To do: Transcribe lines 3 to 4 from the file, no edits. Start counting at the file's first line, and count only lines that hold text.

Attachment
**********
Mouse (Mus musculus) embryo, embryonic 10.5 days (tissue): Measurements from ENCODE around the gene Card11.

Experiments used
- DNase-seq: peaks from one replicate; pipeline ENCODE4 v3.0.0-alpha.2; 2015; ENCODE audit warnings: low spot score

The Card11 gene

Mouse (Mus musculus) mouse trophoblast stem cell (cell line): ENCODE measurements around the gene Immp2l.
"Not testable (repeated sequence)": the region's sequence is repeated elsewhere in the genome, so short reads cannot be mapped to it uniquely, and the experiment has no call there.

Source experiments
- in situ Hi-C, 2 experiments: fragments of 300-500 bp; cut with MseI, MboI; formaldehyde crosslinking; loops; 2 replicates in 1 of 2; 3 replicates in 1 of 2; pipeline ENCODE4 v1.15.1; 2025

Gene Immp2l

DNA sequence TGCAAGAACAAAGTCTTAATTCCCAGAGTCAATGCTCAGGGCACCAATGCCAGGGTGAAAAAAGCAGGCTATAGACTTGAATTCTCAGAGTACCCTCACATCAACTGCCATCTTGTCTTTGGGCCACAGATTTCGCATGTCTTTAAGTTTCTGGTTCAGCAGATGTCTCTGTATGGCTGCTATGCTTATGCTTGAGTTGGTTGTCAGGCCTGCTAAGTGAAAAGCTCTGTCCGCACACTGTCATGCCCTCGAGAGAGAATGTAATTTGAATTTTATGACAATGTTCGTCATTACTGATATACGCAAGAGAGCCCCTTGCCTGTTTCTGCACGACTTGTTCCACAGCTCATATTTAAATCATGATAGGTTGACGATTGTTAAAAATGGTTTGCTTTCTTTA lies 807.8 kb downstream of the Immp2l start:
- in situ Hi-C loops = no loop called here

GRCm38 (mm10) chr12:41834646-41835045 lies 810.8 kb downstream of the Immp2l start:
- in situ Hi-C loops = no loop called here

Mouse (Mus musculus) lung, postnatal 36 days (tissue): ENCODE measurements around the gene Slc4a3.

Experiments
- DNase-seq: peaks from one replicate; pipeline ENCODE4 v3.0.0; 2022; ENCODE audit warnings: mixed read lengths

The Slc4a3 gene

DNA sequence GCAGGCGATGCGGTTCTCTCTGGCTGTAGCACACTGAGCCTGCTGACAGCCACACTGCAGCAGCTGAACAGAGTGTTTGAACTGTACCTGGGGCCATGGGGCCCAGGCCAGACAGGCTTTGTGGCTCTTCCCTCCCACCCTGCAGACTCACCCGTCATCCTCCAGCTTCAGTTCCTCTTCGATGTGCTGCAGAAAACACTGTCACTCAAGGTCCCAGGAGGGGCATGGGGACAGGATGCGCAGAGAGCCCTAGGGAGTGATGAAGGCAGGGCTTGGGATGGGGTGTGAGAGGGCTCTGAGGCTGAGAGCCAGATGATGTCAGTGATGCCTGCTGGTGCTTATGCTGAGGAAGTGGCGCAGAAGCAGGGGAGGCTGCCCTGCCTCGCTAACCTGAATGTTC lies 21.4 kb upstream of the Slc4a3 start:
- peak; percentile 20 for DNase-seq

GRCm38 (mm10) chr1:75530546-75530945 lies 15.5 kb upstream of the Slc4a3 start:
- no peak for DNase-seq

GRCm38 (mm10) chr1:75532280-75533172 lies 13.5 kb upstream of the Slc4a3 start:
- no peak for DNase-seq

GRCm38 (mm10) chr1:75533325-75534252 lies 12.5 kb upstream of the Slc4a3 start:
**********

- DNase-seq: peaks from one replicate; pipeline ENCODE4 v3.0.0-alpha.2; 2015; ENCODE audit warnings: low spot score

The Card11 gene